International reggae music icon, Bob Marley, has a quote that has undoubtedly resonated with musicians and music lovers of every genre. Marley said the following in regards to the power of music: “One good thing about music, when it hits you, you feel no pain.”
Music has been known to have a detrimental effect on the musicians playing it even though the individuals enjoying it might not feel any pain. Many musicians find out that without protection, the continuous exposure to loud tones can play a role in hearing loss.
Musicians, in fact, are up to four times more likely to deal with noise-induced hearing loss than non-musicians based on one German study. Those same musicians are also 57 percent more likely to experience consistent ringing in their ears, also called tinnitus.
For musicians who are frequently exposed to noise levels well above 85 decibels (dB), these findings aren’t unexpected. One study revealed that levels higher than 110dB can begin to affect nerve cells, degrading the ability to deliver electrical signals to the brain from the ears. Researchers consider this kind of damage to be irreversible.
Any style of music can be loud enough to damage the ears but some styles are more hazardous because they are inherently loud. And there have been lots of noteworthy rock ‘n’ roll musicians to have their careers derailed, or at a minimum, delayed, as a result of noise-related hearing loss.
Pete Townshend of the legendary British rock band, The Who, is one musician who struggles with partial deafness and tinnitus. The common belief is that Townshend’s hearing problems are the result of constant and repeated exposure to loud music. Over the years, Townshend has managed these issues in several different ways as his symptoms have progressed.
On the band’s 1989 tour, Townshend chose to play acoustically and protect himself from direct exposure to loud noises by standing behind a glass partition. At a concert in 2012, the volume proved to be too much for the guitarist, who decided to leave the stage to get away from the noise.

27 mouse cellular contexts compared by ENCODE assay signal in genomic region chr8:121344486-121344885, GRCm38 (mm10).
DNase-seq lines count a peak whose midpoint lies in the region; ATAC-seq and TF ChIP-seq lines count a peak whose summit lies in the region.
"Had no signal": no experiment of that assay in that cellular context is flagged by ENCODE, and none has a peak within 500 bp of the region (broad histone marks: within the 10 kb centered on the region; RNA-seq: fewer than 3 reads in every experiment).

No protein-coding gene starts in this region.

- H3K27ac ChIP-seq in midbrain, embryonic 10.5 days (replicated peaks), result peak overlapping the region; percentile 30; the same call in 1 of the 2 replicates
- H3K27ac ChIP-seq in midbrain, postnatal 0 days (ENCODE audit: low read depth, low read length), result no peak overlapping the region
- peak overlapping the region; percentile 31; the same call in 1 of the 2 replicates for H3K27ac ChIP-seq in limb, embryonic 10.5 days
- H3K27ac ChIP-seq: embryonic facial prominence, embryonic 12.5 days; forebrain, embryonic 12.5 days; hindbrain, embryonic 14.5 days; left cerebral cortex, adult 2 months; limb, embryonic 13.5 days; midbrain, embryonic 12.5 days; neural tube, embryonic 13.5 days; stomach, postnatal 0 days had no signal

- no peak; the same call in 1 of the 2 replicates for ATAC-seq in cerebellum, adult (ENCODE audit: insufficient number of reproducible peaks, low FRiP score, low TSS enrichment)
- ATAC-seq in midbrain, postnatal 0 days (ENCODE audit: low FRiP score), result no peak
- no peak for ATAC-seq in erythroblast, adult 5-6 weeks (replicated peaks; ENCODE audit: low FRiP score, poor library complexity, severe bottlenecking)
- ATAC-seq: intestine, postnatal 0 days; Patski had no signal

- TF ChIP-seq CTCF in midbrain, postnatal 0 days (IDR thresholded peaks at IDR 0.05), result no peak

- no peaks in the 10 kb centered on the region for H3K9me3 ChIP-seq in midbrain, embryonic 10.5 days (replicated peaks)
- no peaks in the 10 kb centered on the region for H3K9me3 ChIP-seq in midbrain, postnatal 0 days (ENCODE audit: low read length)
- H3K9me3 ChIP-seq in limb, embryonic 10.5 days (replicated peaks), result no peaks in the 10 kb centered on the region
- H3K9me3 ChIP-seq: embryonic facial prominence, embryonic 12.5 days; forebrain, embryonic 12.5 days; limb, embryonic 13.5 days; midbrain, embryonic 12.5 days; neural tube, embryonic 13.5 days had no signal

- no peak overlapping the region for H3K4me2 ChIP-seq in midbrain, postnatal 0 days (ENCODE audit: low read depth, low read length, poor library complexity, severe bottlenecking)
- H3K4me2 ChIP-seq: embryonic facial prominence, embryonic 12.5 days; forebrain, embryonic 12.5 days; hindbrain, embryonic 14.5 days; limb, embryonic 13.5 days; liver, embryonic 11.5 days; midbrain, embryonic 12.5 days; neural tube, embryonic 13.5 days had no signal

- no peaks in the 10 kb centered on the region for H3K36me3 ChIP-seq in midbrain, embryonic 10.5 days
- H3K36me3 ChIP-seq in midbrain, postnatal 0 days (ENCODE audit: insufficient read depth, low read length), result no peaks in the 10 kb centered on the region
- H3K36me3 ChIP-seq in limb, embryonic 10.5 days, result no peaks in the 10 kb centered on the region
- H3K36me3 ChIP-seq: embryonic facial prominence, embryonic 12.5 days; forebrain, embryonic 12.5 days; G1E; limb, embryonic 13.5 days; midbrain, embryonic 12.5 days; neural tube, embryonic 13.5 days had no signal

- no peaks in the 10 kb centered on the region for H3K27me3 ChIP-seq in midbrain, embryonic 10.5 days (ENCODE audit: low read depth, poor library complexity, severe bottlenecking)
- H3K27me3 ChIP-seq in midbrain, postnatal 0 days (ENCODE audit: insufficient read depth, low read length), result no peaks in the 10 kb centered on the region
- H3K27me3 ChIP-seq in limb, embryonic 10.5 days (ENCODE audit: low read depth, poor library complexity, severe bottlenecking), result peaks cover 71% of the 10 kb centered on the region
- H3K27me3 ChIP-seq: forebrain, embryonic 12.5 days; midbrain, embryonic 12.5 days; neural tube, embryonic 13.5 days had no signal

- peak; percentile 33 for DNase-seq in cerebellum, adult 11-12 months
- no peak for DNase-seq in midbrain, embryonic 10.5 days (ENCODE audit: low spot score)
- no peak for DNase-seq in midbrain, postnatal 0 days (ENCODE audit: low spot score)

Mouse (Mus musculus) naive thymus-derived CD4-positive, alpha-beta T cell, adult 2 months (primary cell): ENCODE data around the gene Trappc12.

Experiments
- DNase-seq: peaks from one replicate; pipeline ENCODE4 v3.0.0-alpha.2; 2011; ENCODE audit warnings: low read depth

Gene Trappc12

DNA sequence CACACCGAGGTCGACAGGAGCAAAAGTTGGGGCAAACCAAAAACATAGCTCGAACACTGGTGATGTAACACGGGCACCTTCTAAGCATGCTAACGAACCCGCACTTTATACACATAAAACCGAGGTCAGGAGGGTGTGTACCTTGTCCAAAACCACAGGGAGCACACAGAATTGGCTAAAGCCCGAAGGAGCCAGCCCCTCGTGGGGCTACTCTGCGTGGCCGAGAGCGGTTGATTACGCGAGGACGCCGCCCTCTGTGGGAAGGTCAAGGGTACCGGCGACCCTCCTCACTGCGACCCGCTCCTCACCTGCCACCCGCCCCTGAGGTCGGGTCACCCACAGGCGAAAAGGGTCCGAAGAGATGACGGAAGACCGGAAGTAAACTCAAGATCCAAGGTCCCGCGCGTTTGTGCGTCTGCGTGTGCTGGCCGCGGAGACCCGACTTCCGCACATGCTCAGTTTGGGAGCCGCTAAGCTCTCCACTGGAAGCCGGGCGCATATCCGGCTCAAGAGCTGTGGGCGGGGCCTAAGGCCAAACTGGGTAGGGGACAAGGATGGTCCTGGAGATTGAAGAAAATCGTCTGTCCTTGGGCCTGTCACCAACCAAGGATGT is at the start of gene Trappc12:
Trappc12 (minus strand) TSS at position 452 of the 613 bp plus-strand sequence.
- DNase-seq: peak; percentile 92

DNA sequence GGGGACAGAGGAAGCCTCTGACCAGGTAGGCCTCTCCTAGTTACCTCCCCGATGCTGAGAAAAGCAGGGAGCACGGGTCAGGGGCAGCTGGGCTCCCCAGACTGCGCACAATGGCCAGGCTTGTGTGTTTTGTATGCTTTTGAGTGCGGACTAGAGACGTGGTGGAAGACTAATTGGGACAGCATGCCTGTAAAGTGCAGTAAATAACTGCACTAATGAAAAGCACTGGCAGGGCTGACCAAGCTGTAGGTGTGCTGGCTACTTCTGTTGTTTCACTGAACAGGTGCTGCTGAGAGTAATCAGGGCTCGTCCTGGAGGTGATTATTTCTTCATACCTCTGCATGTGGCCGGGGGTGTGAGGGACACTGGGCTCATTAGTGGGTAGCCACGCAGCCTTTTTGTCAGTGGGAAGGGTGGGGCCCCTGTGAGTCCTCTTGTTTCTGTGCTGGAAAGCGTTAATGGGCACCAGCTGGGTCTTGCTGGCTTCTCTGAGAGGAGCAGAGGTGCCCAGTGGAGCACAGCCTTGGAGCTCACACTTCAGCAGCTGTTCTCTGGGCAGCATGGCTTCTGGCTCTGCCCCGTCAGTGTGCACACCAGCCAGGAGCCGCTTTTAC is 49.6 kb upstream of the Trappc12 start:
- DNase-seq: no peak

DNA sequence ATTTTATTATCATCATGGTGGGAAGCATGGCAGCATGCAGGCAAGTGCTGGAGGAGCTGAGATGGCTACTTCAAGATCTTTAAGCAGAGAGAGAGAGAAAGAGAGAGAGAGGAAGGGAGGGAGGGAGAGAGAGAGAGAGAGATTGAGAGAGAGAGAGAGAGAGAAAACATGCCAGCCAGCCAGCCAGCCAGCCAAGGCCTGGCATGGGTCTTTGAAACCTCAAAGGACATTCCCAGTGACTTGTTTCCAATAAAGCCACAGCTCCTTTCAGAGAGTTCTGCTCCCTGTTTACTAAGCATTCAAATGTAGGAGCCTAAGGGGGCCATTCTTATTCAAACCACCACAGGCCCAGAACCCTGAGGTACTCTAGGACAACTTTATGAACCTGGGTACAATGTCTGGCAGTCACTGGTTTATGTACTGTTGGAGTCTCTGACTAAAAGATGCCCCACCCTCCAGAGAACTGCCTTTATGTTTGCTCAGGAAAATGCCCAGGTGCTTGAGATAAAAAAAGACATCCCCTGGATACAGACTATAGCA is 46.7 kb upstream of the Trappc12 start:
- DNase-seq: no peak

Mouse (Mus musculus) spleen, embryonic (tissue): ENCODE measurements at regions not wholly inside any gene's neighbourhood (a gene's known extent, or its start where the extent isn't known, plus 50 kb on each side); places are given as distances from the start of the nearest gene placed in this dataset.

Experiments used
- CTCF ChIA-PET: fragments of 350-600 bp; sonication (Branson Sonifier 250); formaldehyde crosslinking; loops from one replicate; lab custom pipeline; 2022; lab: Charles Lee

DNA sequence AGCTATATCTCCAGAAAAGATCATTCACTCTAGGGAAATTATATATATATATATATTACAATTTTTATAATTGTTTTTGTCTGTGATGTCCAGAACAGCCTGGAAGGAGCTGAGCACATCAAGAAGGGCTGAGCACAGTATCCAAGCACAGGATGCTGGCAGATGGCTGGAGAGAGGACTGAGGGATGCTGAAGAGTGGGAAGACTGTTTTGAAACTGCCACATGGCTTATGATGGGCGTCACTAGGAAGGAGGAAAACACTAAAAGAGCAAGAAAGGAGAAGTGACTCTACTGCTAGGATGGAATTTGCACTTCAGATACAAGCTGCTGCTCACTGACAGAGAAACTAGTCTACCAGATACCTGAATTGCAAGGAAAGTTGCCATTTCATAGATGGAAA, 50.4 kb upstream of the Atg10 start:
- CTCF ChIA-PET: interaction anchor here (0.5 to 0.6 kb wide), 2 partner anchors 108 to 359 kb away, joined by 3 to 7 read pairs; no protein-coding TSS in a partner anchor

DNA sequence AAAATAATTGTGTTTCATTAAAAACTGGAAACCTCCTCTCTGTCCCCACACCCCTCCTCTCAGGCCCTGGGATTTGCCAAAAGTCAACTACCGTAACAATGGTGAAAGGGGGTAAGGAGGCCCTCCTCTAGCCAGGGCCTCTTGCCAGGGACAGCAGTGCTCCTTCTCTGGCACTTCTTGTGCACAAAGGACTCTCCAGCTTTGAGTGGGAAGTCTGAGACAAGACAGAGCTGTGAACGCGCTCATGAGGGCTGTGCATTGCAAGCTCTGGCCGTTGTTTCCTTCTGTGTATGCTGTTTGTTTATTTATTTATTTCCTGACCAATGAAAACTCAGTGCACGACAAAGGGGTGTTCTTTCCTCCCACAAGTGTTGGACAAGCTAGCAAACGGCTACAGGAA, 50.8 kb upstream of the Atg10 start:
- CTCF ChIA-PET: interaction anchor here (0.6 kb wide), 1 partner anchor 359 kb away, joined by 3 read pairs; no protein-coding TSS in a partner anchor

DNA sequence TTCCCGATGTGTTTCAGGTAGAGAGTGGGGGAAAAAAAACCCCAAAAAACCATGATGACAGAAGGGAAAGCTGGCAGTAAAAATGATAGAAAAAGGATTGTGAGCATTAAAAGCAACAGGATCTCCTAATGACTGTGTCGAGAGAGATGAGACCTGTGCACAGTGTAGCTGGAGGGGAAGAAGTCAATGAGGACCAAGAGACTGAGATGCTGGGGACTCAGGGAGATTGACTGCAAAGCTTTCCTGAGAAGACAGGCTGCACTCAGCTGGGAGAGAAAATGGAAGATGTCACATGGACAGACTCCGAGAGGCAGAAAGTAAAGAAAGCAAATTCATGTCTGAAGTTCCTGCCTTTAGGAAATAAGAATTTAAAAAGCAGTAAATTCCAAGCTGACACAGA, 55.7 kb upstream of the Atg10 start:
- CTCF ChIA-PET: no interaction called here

Another hard rocker, Alex Van Halen of the band Van Halen, also experienced significant hearing loss caused by increased noise levels. As reported by Van Halen himself, the drummer lost 60 percent hearing in his left ear and, in his right he lost 30 percent.
Looking for a way to curtail the ongoing deterioration of his ability to hear, Van Halen consulted with the band’s soundman on a custom-fitted in-ear monitor. This allowed him to hear the music more clearly and at a lower level by connecting wirelessly to the soundboard. The sound-man eventually was so successful with this prototype that he started to produce and sell the design and ended up selling the patent to a major tech company for 34 million dollars.
Van Halen, Townshend, along with countless other musicians, including Eric Clapton and Sting, are but a few renowned mentions on the long list of famous musicians to experience noise-related hearing loss.
But effectively fighting hearing loss is something one singer in the United Kingdom has accomplished. Her career may not be as well known as Clapton and she might not have record sales like Sting, she has been able to resurrect her career by using a pair of hearing aids.
English musical theater powerhouse, Elaine Paige, has been stunning audiences for over 50 years from stages in London’s West End. Five decades of performing damaged Paige’s hearing to the point she suffered considerable hearing loss. For years, Paige has admitted to depending on hearing aids.
Because Paige uses her hearing aids daily, she reveals that she can still work without her condition getting in the way. And that’s music to the ears of theater fans in the U.K.